Co-Living US

How Should I Tell My Roommates I’m Moving Out?

Has the time come for you to fly the nest? Not the warm, familiar nest of your parents – but that adult one with your roommates. Maybe you’re ready to upgrade to something bigger, maybe you want to move in with your S.O., or maybe you just can’t resolve those common roommate issues you’ve been having.

It’s a difficult step – whether you’ve built a close bromance or you simply share the space. You want to do the right thing by your roomi to ensure they’re not left having to foot your part of the bill. So, check your contract to find out what’s what, and let’s walk through the roommate break-up process.

  1. Check your lease agreement

Before you make any hasty moves, you need to check that everything you’re about to do is legal – and won’t come back to bite you in the behind. Most rental agreements last for one-year, although this varies between properties. You’ll need to know what kind of lease you signed up for, and, if you’re leaving before the end of your agreed-upon tenancy, you’ll need to find out what the process is.

Make sure you check:

  • The end-of-lease date
  • Any clauses about breaking a lease early
  • The costs associated with transferring a name on a lease
  • The length of notice you need to give if you wish to vacate the property
  1. Make sure it’s the right decision

Before telling your roommates that you’re ready to go, it’s time to have some internal conversations to make sure it’s really what you want to do. If there are any issues that could be resolved, consider staying put and working them out instead.

Moving out can be pretty stressful – especially if you’re trying to leave before the end of your tenancy agreement. There can be costs involved with name transfers, hiring moving companies, and you can often expect some cleaning costs to be deducted from your deposit (unless you guys have been super careful.)

If you’ve made up your mind and you just can’t wait to move in with your partner and a cockapoo puppy, then you’re ready for the conversation. You already have your reasons for wanting to leave, so at this point, you probably won’t succumb to your roommate(s) potential persuasions that might come your way.

  1. Give them lots of notice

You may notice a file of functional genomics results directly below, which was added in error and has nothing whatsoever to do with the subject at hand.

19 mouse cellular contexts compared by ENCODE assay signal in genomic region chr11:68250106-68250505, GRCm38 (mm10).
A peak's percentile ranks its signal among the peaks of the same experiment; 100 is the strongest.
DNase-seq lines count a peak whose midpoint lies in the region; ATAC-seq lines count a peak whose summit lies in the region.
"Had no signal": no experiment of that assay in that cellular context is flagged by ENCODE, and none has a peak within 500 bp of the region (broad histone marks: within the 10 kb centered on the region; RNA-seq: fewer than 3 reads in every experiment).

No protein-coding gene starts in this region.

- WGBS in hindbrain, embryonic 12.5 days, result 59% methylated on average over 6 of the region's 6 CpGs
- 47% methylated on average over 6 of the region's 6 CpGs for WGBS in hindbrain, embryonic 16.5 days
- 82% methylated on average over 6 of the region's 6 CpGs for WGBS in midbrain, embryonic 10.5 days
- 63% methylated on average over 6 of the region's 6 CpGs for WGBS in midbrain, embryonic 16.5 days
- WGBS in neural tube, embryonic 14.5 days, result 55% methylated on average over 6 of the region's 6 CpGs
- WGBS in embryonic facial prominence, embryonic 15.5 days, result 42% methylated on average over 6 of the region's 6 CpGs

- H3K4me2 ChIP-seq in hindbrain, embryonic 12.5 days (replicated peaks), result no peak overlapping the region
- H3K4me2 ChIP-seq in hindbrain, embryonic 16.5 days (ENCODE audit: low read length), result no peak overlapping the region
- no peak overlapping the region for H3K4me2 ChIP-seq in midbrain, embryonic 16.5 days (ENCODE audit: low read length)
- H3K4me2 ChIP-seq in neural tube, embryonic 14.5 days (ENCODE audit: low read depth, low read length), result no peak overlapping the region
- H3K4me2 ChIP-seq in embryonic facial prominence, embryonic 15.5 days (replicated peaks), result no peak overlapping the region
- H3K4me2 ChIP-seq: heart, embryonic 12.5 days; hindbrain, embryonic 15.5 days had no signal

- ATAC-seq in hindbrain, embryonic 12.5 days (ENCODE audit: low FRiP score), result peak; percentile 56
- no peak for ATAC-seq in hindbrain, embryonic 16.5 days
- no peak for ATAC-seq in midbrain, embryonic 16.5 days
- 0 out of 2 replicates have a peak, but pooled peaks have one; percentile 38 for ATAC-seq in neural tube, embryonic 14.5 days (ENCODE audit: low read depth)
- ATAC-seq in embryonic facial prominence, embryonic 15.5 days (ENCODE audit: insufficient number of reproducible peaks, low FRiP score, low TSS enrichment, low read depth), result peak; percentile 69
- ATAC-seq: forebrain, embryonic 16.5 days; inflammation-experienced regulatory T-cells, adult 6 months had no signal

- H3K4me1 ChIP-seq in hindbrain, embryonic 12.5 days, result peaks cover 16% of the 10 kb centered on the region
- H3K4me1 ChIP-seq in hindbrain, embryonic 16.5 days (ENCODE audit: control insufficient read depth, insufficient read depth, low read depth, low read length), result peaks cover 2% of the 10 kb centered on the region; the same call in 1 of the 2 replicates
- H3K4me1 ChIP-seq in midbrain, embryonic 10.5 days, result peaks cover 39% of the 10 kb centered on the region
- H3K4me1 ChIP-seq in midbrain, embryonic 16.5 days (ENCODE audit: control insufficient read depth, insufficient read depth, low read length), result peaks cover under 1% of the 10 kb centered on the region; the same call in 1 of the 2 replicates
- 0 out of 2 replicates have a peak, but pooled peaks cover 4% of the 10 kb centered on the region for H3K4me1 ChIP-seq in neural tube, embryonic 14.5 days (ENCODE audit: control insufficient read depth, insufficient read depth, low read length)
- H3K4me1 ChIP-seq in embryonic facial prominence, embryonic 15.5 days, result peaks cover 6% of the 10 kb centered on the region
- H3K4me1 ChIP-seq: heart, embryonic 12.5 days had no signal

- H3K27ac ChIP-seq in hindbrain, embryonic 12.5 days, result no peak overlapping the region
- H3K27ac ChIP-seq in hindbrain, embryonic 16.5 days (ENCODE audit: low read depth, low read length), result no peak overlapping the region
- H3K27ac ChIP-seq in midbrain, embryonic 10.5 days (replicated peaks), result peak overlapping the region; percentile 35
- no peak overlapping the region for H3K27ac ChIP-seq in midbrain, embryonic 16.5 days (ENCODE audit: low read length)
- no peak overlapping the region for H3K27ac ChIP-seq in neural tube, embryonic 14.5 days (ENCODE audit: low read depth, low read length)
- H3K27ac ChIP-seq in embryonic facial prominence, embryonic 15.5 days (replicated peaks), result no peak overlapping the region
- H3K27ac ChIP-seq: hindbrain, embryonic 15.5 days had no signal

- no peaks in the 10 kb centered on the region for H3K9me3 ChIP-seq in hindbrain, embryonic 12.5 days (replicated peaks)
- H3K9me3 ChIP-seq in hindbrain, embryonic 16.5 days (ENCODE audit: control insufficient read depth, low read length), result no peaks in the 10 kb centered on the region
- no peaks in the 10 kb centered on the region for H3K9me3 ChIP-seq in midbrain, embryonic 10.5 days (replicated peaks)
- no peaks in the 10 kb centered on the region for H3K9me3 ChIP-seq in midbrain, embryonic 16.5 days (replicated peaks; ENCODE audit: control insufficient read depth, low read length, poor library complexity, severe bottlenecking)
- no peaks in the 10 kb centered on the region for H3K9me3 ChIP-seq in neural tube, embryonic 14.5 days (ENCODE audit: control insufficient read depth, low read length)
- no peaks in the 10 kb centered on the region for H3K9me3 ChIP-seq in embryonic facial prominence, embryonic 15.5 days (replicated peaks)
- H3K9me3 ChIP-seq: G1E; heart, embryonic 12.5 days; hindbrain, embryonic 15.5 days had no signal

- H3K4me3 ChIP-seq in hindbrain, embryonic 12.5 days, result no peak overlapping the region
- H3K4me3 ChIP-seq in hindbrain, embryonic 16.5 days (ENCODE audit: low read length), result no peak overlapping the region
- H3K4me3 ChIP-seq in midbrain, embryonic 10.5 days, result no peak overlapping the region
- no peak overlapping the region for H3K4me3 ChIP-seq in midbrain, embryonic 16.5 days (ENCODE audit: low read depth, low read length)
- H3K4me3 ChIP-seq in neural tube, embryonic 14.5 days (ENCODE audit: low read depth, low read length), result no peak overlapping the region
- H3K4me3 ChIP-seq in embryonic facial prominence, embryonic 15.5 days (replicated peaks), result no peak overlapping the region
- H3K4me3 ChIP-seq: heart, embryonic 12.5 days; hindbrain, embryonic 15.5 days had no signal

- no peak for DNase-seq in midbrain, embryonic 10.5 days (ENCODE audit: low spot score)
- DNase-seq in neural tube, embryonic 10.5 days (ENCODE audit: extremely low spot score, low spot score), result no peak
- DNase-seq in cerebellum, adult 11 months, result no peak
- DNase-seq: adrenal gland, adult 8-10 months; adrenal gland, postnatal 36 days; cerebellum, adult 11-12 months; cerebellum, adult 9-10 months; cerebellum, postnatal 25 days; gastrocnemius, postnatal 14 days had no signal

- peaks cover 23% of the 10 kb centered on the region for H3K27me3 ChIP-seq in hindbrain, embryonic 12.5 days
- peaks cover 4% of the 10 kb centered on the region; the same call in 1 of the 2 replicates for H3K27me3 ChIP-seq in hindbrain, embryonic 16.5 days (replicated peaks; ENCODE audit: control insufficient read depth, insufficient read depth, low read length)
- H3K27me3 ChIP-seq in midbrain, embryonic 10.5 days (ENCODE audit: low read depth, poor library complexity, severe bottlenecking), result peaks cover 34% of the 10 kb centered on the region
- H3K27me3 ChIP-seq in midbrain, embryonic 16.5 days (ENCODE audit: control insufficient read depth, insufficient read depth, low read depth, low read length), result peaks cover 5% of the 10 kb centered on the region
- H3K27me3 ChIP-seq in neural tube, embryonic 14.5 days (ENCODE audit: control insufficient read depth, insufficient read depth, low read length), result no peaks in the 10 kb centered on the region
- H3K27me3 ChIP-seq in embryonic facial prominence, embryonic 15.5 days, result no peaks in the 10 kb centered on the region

Parting on good terms starts with giving your roomis plenty of notice before you leave. It makes the whole process a little lighter on everyone, and affords enough time for you to find a replacement.

Try giving at least four weeks notice, and then you can work together to get the room filled and lessen the financial strain on everyone involved.

  1. “It’s not you, it’s me.”

Telling your roommates you’re leaving is similar to a break-up – really. It’s a tough conversation and it’s natural to feel anxious beforehand. You already know what you’re going to say, so stick to the script.

Tell them exactly why you’re leaving, and leave anything negative out of it. Explain that you’ve made great memories in this apartment but it’s time for you to move on because of x reason. Whatever you do, keep the conversation light-hearted, because you don’t want your next four weeks to be awkward.

Have the conversation in your home where you both feel comfortable, and keep it as short and painless as possible.

  1. Help to ease the strain

Your lease agreement may or may not require that you find a replacement should you wish to move out, but either way, we recommend helping your soon-to-be-ex-roommates fill your room.

You can try posting advertisements on Facebook groups or you can use a roommate finding tool like Roomi, which uses a verified community of people looking for homes or housemates. Either way, share the responsibility with your roommates and make sure when you leave, you clean out all of your stuff, so they’re not left with any junk.